Tuesday, July 21, 2020


It’s raining at the Presidio! Raining jujubes, that is.


The heirloom jujube tree in the courtyard was donated by Tucson’s prominent architect Fe Tom, a first generation Chinese-American who participated in the recreation of the Presidio. The tree is a reminder of the major cultural and economic contributions of the Chinese population in  the ‘Old Pueblo’ since the late 1800s.

Originating in southern Asia, jujubes have been cultivated in China for 4,000 years. They were brought into the southwestern US in the late 1800s. Jujubes (Ziziphus jujuba), also known as red dates or Chinese dates, belong to the Rhamnaceae family. They are thorny deciduous trees that can grow up to 30 or 40 feet.


They are excellent fruit trees for Tucson growing conditions, as they are highly drought, heat, and cold tolerant, as well as disease resistant. What is more, they thrive in marginally fertile, sandy soils with high salinity and alkalinity. Plants send out suckers from their roots, so when well watered, they can become invasive if left to their druthers. Fortunately, these suckers can be easily kept in check by cutting or mowing, or they can be dug up and replanted elsewhere, as new trees.

The fruits are drupes about one inch long. When immature they are green, and blush to mahogany as they ripen. At this stage they can be eaten fresh, right off the tree, as soon as they are sweet and juicy enough. Fruits contain a single kernel with two seeds. The fruit does not ripen all at once; it can be picked over the course of several weeks. Fresh jujubes are crisp and taste like small apples. Alternatively, they can be left to dry on the tree, in which case they turn dark red, shriveled and very sweet, like dates. At this stage it can be stored indefinitely.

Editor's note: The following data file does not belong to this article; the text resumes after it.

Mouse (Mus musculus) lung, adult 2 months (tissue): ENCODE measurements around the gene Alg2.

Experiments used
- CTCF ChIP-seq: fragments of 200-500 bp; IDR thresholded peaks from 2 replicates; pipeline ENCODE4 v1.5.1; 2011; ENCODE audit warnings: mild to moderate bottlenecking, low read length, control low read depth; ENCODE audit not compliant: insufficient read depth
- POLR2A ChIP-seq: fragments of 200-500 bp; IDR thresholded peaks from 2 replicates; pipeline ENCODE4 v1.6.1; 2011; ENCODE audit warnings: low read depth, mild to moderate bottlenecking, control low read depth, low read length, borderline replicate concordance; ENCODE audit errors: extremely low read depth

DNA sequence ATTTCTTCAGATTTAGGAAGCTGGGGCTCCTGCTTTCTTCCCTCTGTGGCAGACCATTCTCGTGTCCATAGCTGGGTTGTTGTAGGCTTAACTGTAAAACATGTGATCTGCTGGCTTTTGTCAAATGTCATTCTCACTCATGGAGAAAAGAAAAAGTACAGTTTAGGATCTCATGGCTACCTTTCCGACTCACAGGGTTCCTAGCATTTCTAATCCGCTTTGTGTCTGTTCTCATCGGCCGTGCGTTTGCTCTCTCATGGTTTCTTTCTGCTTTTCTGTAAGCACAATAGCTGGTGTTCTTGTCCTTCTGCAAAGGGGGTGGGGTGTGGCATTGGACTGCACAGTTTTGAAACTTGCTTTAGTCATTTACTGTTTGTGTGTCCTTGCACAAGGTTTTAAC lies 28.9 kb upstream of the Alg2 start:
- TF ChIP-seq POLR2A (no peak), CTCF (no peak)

There are many different varieties of jujubes. Most have smooth oblong fruit that clings to the tree until it dries. The Presidio jujube, however, has relatively large, bumpy, squarish fruit, many of which fall off the tree when they are still fresh and crisp. I chose to dry a batch of fallen fruit in the sun oven so we can store them throughout the year.


Jujubes are high in vitamin C and they are used medicinally in teas to soothe sore throats, and to relieve stress, as well as for myriad other properties they are purported to have: anti-fungal, anti-bacterial, anti-inflammatory, antioxidant and immunostimulant among them.

They are commonly eaten simply as snacks, added to warming winter soups, or used to make syrups and pastes.


As we eagerly await our beloved monsoon rains, we can take pleasure in another kind of rain that falls in the same season, jujube rain.


By Dena Cowan
Heritage Gardener and Foodways Instructor




196 N. Court Avenue
Tucson, AZ 85701
United States
540-622-0594


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